The power and wealth of Hennepin County keeps showing up in all sorts of ways. Of the 41,986 taxpayers impacted by Dayton’s fourth tier, 17,133, live in Hennepin, about 3.1 of the county’s population. Fewer than 25 affected taxpayers live in each of the counties of Kanabec, Koochiching, Lake, Lake of the Woods, Lincoln, Mahnomen, Red Lake and Traverse.
Not only will DFLers pound home the notion that few will be affected by a tax, but they also will say that Department of Revnue statistics will show that even with the increase, people in those income brackets still will be paying a lesser percentage than people in lower brackets.
And finally, the DFLers will argue, that those increases will prevent “draconian cuts” in such things as nursing home services and health care for the poor, as well as hold down property taxes and minimize tuition increases at state colleges and universities.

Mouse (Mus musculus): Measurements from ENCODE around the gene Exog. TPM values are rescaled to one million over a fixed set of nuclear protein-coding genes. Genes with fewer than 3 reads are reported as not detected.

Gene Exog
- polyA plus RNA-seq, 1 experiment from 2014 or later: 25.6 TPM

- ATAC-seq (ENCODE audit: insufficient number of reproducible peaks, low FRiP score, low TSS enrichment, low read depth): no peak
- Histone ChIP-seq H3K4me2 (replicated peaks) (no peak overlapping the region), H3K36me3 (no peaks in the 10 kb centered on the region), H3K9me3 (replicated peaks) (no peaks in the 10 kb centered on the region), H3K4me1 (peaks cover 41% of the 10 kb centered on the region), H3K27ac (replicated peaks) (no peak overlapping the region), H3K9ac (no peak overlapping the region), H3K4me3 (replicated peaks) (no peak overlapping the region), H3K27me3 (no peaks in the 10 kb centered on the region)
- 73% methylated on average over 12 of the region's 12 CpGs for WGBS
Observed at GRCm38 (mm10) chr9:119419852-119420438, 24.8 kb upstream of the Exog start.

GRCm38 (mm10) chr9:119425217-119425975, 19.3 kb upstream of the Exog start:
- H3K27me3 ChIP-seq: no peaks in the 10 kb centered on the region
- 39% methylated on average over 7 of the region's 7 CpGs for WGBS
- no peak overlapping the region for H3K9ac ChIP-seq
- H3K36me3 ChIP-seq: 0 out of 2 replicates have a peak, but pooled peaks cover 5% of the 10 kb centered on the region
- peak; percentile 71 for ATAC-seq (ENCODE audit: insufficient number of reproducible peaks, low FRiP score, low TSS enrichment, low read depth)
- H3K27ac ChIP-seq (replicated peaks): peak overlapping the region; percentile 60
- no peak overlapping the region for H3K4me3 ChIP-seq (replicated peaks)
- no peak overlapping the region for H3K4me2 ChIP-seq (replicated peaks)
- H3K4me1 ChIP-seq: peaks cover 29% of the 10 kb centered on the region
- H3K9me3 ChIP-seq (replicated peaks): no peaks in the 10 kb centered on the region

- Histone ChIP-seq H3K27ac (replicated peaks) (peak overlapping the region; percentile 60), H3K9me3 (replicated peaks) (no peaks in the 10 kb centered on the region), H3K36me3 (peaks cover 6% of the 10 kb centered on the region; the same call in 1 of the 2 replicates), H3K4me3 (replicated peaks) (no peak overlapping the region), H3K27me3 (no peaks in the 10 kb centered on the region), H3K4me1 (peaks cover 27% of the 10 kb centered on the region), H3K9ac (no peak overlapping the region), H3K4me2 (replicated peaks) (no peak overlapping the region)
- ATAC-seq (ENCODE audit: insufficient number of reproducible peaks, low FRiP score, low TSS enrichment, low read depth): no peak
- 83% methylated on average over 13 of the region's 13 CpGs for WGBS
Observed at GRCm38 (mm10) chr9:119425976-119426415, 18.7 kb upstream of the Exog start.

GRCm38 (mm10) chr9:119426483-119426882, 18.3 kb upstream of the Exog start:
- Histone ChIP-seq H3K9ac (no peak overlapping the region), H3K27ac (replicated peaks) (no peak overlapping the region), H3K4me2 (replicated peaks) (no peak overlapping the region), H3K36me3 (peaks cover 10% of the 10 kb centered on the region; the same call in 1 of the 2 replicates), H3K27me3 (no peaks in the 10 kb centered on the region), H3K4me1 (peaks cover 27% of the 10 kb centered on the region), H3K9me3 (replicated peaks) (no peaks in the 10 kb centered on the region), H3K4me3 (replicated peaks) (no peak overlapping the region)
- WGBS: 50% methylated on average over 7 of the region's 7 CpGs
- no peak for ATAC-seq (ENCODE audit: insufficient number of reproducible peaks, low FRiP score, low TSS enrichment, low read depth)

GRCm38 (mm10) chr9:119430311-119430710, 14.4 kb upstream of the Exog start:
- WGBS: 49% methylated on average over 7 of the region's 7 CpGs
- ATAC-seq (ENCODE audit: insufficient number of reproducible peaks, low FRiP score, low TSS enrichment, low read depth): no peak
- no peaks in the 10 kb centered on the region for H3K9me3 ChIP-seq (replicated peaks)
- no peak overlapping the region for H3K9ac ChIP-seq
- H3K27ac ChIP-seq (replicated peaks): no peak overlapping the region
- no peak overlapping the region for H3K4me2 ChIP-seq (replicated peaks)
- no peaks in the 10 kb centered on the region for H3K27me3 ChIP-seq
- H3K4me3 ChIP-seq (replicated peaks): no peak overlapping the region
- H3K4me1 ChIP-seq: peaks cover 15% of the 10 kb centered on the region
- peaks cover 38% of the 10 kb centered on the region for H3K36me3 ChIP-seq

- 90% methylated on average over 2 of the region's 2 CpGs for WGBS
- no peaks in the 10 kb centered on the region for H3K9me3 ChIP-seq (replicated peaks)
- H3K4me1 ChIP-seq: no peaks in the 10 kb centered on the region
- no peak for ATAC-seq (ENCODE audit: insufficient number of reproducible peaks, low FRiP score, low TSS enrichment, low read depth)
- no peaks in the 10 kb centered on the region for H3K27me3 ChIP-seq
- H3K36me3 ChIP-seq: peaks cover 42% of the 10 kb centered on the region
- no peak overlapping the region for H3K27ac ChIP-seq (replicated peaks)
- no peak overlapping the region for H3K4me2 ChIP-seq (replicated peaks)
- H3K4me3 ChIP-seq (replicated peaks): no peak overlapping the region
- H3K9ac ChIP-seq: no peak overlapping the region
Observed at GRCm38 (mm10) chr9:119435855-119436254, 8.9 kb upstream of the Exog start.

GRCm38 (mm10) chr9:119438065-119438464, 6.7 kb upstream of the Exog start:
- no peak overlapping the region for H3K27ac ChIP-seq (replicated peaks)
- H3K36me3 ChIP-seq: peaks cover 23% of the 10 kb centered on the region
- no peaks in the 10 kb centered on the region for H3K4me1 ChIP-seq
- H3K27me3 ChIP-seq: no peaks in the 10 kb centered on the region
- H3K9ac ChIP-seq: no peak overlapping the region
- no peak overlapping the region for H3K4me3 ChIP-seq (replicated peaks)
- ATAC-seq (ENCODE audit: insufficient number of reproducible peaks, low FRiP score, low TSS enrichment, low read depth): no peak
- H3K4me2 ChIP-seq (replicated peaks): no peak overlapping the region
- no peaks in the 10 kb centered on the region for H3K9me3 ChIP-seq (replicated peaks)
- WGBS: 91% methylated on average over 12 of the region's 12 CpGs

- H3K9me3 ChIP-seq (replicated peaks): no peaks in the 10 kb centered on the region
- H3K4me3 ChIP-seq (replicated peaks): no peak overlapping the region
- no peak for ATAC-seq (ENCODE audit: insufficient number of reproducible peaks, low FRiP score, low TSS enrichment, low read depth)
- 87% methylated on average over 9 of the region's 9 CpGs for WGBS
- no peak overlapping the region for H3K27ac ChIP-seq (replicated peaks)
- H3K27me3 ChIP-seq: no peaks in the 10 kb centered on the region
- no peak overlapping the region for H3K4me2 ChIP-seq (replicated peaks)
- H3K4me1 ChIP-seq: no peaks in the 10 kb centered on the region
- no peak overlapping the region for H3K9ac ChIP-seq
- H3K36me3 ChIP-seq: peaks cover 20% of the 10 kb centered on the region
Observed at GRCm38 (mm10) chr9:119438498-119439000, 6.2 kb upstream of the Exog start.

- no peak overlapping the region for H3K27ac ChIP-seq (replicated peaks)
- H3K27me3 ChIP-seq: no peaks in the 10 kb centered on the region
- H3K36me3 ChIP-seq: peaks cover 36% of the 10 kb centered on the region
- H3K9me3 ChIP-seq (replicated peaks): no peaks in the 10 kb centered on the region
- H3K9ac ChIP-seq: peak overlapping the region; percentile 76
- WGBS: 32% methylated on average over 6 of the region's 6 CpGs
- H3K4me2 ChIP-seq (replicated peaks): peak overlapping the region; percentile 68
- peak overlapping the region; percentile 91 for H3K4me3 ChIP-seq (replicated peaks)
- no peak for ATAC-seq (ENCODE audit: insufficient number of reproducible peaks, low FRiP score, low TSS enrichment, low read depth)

And over and over again, they’ll repeat the Dayton argument that in a democracy, everyone has to compromise; everyone has to give up something and that he has done that.
Those will be the arguments we’ll be hearing throughout the coming weeks. If there is a shutdown — if state parks are closed and construction projects halted — the public will be paying close attention. And the public likely will be hostile to all pols.
“If there’s a shutdown,” said Rep. Dean Urdahl, R-Grove City, “I won’t be doing any parades.”
Doug Grow writes about public affairs, state politics and other topics. He can be reached at dgrow [at] minnpost [dot] com.